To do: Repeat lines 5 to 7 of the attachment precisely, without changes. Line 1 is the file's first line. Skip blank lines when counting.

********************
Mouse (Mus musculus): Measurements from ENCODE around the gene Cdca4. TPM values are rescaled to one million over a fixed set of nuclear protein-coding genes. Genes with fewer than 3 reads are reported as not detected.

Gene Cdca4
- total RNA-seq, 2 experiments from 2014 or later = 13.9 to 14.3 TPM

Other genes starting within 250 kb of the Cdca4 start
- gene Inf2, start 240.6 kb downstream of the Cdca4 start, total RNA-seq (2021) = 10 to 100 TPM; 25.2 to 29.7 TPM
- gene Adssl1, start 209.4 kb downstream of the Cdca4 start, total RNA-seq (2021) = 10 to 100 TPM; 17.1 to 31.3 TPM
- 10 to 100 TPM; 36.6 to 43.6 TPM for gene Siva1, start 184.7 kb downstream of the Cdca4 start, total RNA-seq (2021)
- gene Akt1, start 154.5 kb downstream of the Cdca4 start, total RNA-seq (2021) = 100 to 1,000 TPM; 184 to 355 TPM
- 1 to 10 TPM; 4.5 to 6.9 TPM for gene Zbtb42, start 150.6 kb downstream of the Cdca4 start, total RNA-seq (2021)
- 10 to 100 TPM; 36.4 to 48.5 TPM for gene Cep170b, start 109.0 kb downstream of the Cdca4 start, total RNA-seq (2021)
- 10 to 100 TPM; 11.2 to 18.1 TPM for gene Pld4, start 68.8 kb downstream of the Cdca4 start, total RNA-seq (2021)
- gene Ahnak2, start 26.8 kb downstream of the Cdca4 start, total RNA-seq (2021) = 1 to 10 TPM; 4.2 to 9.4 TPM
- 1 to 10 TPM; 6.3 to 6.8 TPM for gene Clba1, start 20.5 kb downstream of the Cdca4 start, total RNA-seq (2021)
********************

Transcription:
- gene Inf2, start 240.6 kb downstream of the Cdca4 start, total RNA-seq (2021) = 10 to 100 TPM; 25.2 to 29.7 TPM
- gene Adssl1, start 209.4 kb downstream of the Cdca4 start, total RNA-seq (2021) = 10 to 100 TPM; 17.1 to 31.3 TPM
- 10 to 100 TPM; 36.6 to 43.6 TPM for gene Siva1, start 184.7 kb downstream of the Cdca4 start, total RNA-seq (2021)